Art for Change in the Time of Corona

6 July 2021

By Malika Murzagali

During the next month we will talk about art and how it contributes to social change on our social media channels. Our colleague Malika wrote this piece inspired by the artists involved in CULPEER4change.

With the Coronavirus outbreak changing the way everyone in the world is working and living their daily lives, artists are learning to adapt to a “new normal” as concerts, workshops and art exhibitions are indefinitely put on hold. The coronavirus pandemic has closed museums and cancelled concerts, plunging many cultural institutions into uncertainty while also threatening a long-term effect on the arts. However, In this time of crisis and isolation, the role of art becomes more central to our lives, whether we realise it or not.

Throughout self-isolation, art has nonetheless been flourishing. Pointing to performers tapping into their creativity to relay health guidelines and share messages of hope - as well as neighbours singing to each other on balconies, and concerts online.

“(Not) Everyone Can Feel Safe At Their Own Home”, Rizka Raisa, Indonesia (credit: Voice of Youth)

Audrey Azoulay, the Director-General of UNESCO shared in her message the connecting power of art in the time of corona. Paying tribute to the solidarity shown by artists and institutions at a time when “art  is suffering the full force of the effects of a global health, economic and social crisis”, she flagged that this time of confinement can also be “a period of openness to others and to culture, to strengthen the links between artistic creation and society”. Indeed, when art is meaningful and substantive, viewers can become enlightened, inspired and empowered. And this can lead to change, which we urgently need. Art that raises awareness of human rights and equality can be especially important in today’s world.  One example of this is the work of the Mauritarian visual artist Amy Sow who uses her artwork to end violence against women.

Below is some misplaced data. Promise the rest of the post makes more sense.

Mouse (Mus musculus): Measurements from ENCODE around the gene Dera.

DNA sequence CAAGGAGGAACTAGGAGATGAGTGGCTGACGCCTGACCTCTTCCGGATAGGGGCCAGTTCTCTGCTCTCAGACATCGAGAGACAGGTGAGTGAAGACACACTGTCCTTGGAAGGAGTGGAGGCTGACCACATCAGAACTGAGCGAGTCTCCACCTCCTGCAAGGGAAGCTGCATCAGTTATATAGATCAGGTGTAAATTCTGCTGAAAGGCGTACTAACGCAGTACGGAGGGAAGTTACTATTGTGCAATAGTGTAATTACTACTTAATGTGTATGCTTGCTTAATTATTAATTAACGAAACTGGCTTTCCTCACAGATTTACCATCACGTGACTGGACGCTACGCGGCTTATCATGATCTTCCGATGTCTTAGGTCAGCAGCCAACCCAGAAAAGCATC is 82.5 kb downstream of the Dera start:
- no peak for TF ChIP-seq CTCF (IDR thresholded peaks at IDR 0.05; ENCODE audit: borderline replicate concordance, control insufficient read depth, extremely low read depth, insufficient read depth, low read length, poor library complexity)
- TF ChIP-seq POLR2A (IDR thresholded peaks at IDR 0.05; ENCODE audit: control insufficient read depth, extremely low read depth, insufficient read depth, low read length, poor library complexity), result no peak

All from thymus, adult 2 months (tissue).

Amy Sow (credit: UNICEF)

Some other artists find themselves engaged with the community in some other way than through their art. Such is the story of the Mexican visual artist Eva Vale who during the coronavirus quarantine decided to set up something that she calls "bartender hours" on Instagram. Followers could book an hour with the artist. She would listen to total strangers' unload "their pandemic struggles”. She would not offer solutions, just a sympathetic ear. Bartender hours will shape her art, she said, because these stories have become a lifeline for her "and a coping mechanism in this pandemic." She sees them as "unforeseen beautiful gifts.”

In an effort to understand how art careers have been changing due to the Coronavirus, the research team of the Artist Archive platform asked artists how the outbreak has affected their careers and how they are planning to alter the way they approach their art development. What they found is that there were many similarities in how artists were responding to the shifting professional landscape around them, including strengthening their online presence, focussing on creating new work, but also creating the community and connection through art. One such artist that is responding with her community in mind is visual artist Victoria Helena. In the face of lost wages and delayed work, she launched a global collaborative art project called The Co19 Project. Her project works to collect and share creative expressions around the world. Other artists are connecting digitally through online lessons and by creating resources for their communities.
Another striking example of the emerging collaborative projects among the artists from all over the world is the The Wellbeing Project, which launched a global open call for art that promotes the value of well-being and the work of social change, and recognizes the extraordinary efforts of nurses, community workers, and teachers on the frontlines. The call asked artists to both inspire and lift up language related to mental health and well-being, and to imagine the safe and meaningful world we know is possible on the other side of the COVID-19 pandemic.

‘Apart Yet Closer Than Ever’, Bonnie Brown, Wellington, New Zealand (credit: SSIR)


Malika Murzagali – former project coordinator at Brave Kids Festival in Wroclaw, Poland


  1. How Artists are Dealing with Coronavirus Cancellations online.
  2. Even during COVID-19, art ‘brings us closer together than ever’ – UN cultural agency
  3. Art and lockdown: your drawings in the time of coronavirus -
  4. The importance of art in the time of coronavirus -
  5. What Does Art Have to Do With the Coronavirus? -   
  6. Got A COVID Problem? These 7 Women Changemakers Have A Solution -